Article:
A speculation on the possible use of badges for learning at the UK Open University


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There has recently been a flurry of interest in supporting the idea of using ‘badges’ to recognise learning, particularly due to the Mozilla Open Badges project (http://openbadges.org/) and the funding channelled through the 2012 Digital Medial and Learning Competition (http://www.dmlcompetition.net/). Badges offer the potential of rewarding informal learning and reaching non-traditional learners.
This paper speculates on ways in which badges for learning could fit into the offering of the UK Open University, and exposes some of the tensions that badges raise.

[Paper presented at European Association of Distance Teaching Universities (EADTU) conference, Cyprus, 27-28 Sept 2012]

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  • I’m going to start by showing how one of our projects, iSpot, which already has a well developed badge system, encourages people like Alice. Alice has spotted a bird she doesn’t recognise and taken a photograph of it.
  • She uploads her photograph to create an observation on iSpot. If she can, Alice adds an initial identification, others in the community can suggest an alternative. But how does Alice know which identification to trust? At this point badges come into play. Every iSpot member is accompanied by badges which reflect their expertise. In this case several people have agreed with the identification. Bob is a beginner – shown by a single bird icon; others have more icons showing more expertise. Charlie is special – he is an expert member – his gold badge is vouched for by a natural history society. So you can judge the quality of the identification by the badges of those who support it.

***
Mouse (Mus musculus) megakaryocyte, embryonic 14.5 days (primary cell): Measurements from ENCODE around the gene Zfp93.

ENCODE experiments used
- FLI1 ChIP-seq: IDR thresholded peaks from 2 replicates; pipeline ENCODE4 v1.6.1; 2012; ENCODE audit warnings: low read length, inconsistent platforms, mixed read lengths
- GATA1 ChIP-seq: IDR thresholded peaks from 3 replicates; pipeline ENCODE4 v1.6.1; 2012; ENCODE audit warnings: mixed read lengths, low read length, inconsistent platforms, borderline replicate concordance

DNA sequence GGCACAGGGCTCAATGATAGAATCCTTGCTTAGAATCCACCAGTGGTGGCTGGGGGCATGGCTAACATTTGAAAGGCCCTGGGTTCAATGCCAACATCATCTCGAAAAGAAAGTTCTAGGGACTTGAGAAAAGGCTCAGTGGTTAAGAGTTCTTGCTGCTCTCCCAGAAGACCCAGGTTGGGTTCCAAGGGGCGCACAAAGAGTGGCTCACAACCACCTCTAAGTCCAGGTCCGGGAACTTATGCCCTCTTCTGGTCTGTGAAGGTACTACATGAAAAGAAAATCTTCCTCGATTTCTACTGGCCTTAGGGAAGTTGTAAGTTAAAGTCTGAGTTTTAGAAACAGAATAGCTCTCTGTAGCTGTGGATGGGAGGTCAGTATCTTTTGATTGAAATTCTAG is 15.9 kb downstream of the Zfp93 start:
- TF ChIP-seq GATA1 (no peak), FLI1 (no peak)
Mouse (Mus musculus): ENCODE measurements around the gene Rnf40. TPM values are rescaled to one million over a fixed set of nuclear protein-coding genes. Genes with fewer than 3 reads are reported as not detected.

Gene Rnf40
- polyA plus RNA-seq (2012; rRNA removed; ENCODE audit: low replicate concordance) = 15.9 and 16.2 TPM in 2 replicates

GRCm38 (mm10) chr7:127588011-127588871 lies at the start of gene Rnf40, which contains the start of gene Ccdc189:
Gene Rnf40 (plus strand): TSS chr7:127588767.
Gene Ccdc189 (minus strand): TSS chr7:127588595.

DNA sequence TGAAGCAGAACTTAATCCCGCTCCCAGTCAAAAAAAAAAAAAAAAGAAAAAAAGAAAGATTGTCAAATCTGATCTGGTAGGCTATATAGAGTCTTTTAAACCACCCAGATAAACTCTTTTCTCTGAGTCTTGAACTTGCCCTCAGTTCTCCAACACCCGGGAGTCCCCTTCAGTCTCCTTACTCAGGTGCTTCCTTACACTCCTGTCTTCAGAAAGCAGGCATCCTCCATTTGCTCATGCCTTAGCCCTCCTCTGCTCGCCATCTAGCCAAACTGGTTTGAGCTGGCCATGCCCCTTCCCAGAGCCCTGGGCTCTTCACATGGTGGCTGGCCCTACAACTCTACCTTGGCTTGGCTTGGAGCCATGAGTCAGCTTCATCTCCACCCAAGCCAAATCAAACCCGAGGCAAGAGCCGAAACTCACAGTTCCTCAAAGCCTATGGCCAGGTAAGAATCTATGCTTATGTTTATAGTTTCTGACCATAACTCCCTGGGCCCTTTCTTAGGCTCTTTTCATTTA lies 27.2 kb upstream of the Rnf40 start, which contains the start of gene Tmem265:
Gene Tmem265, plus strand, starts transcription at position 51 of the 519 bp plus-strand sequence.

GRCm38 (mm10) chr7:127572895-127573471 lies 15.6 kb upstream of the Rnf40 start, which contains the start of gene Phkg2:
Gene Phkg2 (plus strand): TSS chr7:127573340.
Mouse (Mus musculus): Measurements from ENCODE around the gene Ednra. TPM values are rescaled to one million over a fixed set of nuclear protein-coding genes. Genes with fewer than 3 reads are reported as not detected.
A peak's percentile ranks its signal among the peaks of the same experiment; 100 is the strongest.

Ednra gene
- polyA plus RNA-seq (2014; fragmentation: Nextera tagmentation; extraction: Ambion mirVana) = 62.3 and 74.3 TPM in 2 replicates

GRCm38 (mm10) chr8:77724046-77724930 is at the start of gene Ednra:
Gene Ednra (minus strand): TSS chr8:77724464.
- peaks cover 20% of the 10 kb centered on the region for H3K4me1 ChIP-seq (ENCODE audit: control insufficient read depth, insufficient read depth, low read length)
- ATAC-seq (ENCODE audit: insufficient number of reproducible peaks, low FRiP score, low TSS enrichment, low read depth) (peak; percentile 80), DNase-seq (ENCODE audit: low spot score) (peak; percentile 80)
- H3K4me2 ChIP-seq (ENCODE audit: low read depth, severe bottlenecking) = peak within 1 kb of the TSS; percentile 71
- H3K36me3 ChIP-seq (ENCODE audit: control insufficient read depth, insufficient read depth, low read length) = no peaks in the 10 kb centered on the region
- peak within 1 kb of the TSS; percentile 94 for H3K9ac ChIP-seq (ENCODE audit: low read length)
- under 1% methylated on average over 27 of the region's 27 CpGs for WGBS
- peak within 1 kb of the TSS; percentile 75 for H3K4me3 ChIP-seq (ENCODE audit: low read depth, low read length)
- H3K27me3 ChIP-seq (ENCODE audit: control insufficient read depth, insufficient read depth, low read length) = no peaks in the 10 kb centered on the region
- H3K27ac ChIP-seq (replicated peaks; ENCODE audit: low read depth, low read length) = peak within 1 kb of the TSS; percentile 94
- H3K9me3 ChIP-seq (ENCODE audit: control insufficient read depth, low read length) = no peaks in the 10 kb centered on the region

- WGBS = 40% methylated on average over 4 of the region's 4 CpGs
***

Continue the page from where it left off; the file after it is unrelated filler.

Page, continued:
• Alice now has a reliable name for her plant/animal; this is the key that unlocks learning about that species and its ecology. On iSpot it provides other observations of the same species; and creates links to information elsewhere on the web such as the Encyclopedia of Life or distribution data from the UK National Biodiversity Network. Alice can now take her first steps on a learning journey.
  • As Alice makes identifications that the community agree with, her expertise grows and this is reflected in additional badges as she passes milestones. She can offer agreements and identifications to other users, and engage in comment and discussion around observations. These contributions are also reflected in badges. Alice may also start to collect observations of plants; but Alice’s new expertise in identifying birds doesn’t mean she is an expert in plants. iSpot therefore tracks expertise separately in eight different biological groups: plants, birds, invertebrates and so on.
  • iSpot is an informal learning community but we do recognize people’s achievements in more formal learning. For example, students on some Open University modules get a distinctive badge on iSpot We’ve seen expert badges. They are vouched for by one of our partner natural history societies, and the affiliation badges link back to the society’s web site. We hope that some iSpot members will be encouraged to join these natural history societies and become part of the community of amateur naturalists. In the UK especially, our knowledge of national biodiversity is largely provided by expert amateurs. So iSpot supports people as they embark on learning journey about natural history, helping to foster a new generation of naturalists. I know that the same vision underpins all the projects who are collaborating in this bid.